The annual gathering, called ‘Vienna Congress com.sult’ saw 1,200 participants scrawl thoughts and feelings about Brexit for a poll that concluded 80 percent of attendees believed it spelt disadvantages for Brussels as well as Britain. When asked “Do we need more or less Europe?”, 66 percent said yes, whereas 18 months ago during the same survey, half as many agreed with the question, with 31 percent demanding more autonomy for member states. In an answer to another poll question, up to 57 percent want other nations such as Montenegro and Kosovo to sign up to fill the black hole left by Britain after the March 29 deadline. A seven-bullet points “Europe Agenda” also listed guidelines for Europe’s future development, with an enlargement of the EU to include the Western Balkan countries, greater European integration, especially in the areas of security and competitiveness, a higher priority for digital transformation and increased international commitment to free trade and related agreements.
The news follows a particularly dramatic week so far for Prime Minister Theresa May.
With less than two months left before the UK’s scheduled March 29 exit date, a narrow majority in the British parliament instructed the Prime Minister on Tuesday to go back to Brussels to seek legally binding changes to what is arguably the most contentious part of the deal, the Irish backstop.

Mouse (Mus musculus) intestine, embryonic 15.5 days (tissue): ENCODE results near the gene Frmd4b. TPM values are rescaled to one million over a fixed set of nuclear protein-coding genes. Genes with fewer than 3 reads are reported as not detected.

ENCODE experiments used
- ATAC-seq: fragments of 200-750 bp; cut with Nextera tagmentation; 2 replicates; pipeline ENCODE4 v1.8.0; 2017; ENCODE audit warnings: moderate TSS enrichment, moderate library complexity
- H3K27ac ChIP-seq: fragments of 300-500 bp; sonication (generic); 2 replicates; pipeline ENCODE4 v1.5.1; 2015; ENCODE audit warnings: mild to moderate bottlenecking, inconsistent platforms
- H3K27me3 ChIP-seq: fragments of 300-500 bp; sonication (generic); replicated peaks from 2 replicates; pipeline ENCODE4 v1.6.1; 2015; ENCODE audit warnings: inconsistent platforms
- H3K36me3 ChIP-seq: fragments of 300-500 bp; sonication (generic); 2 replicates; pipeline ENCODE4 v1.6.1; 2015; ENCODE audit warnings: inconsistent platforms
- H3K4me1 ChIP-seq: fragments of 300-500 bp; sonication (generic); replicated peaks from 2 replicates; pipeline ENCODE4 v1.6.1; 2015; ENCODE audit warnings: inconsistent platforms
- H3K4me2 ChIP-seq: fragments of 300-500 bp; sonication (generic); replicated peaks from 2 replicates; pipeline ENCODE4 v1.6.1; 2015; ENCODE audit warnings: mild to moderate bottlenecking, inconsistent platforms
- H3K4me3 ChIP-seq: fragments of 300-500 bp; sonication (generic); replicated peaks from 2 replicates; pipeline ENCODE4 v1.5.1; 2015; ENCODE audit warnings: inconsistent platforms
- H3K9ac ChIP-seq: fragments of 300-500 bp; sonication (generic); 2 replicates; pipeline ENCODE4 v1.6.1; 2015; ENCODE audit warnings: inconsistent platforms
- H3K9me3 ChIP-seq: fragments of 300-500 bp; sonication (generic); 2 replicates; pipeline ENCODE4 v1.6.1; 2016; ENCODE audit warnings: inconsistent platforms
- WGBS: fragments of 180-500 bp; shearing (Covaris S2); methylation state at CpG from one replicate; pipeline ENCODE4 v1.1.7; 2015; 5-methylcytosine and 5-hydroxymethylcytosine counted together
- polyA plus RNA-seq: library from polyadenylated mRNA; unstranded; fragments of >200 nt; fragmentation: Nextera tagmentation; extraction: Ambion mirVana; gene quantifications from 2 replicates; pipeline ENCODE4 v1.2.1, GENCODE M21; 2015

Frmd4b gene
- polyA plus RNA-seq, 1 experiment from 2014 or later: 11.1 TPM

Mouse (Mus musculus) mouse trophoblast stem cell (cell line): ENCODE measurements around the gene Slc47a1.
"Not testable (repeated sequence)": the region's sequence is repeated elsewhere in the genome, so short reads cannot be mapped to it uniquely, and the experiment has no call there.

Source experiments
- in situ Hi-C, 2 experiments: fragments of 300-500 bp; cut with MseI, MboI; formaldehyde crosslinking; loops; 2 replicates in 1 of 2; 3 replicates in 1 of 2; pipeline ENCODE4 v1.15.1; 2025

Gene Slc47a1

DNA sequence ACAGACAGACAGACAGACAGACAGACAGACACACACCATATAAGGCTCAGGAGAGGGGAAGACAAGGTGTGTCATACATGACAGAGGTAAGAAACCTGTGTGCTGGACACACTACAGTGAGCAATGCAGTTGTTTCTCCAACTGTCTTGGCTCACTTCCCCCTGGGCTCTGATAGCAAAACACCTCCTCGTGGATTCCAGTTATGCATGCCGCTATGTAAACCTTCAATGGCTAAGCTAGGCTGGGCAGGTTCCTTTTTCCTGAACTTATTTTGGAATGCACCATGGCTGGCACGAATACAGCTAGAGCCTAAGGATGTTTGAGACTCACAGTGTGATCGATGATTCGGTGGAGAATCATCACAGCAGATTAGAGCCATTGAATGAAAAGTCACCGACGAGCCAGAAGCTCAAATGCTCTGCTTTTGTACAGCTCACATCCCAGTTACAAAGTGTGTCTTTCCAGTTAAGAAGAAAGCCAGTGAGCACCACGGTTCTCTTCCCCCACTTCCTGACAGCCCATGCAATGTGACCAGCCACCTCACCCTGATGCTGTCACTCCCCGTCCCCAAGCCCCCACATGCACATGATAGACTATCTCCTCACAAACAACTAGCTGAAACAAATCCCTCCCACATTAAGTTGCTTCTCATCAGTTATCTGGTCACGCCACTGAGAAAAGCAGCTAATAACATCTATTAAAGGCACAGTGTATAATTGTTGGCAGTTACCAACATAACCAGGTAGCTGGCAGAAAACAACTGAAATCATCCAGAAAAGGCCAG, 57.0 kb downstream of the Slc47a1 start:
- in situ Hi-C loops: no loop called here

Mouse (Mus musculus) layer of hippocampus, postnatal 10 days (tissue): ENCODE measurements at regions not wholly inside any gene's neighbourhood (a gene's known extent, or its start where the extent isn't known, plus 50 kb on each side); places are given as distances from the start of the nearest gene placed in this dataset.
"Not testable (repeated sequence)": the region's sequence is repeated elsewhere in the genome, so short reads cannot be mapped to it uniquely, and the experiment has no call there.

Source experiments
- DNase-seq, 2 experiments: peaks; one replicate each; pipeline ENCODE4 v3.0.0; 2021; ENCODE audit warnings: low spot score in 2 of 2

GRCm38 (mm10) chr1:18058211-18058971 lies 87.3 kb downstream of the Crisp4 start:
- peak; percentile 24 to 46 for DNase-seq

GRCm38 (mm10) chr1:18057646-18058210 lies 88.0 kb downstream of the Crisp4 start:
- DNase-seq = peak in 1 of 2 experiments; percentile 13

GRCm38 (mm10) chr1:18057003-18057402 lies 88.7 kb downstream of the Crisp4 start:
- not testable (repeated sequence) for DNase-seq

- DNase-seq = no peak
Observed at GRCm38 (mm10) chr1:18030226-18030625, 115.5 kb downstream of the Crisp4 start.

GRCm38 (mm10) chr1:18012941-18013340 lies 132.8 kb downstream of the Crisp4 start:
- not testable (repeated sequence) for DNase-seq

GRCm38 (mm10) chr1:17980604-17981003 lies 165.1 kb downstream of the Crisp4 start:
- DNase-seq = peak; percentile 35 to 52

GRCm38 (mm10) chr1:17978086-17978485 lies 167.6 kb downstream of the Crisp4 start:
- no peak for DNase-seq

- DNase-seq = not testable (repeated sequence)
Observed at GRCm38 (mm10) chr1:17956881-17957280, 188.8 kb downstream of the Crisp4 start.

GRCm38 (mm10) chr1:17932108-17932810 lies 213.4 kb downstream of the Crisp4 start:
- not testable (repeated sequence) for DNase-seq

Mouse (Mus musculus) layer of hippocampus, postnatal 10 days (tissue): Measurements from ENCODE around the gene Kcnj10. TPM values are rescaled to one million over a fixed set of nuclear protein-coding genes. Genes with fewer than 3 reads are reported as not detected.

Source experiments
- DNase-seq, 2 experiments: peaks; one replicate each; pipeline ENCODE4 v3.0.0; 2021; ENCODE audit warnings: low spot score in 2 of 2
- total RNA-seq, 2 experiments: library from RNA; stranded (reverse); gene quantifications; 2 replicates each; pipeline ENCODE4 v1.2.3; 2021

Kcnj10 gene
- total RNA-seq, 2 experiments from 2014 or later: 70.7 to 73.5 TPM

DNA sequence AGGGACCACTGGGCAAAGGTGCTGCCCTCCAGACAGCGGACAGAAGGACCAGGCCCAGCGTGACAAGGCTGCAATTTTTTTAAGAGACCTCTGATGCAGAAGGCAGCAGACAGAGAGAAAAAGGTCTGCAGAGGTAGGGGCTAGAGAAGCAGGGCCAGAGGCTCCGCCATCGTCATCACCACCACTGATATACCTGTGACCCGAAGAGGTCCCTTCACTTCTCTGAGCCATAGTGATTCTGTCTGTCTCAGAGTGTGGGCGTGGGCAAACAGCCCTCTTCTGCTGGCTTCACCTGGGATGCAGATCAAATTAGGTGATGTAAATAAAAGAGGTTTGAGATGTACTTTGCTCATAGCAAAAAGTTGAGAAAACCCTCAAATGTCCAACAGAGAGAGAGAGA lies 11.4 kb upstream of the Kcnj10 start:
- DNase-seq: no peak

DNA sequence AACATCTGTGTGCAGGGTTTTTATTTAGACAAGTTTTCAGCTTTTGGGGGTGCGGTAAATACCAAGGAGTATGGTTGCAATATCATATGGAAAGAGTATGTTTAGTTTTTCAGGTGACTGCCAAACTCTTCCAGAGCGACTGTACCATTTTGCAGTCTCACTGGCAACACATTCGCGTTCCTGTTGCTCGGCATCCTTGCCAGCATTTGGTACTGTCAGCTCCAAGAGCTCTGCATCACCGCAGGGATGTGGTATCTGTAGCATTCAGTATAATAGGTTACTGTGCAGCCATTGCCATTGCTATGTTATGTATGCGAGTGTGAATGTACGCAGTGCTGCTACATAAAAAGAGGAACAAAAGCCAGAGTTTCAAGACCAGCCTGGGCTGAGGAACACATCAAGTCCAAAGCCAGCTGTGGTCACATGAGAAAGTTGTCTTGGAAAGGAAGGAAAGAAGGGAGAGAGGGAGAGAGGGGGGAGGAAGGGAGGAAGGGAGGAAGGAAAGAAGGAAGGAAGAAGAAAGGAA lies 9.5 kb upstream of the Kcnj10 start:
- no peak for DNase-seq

The backstop provision is designed to prevent a hard border between the Republic of Ireland and Northern Ireland by requiring Britain to keep abiding by some EU rules in the event it is unable to sign a comprehensive trade deal with Brussels.
The so-called ‘insurance policy’ would prevent checks on goods and people returning to the Northern Ireland border, which some MPs say could leave the UK shackled to EU rules indefinitely.
France said it would not renegotiate on the withdrawal agreement and Ireland has made it clear that it would not accept any changes to the backstop proposal, as has the rest of the EU, which has been blunt and united in its response.
European Council President Donald Tusk said in a tweet: “The Withdrawal Agreement is not open for renegotiation.
“We found out what the UK doesn’t want. But we still don’t know what the UK does want.”
Additional reporting by Monika Palenberg.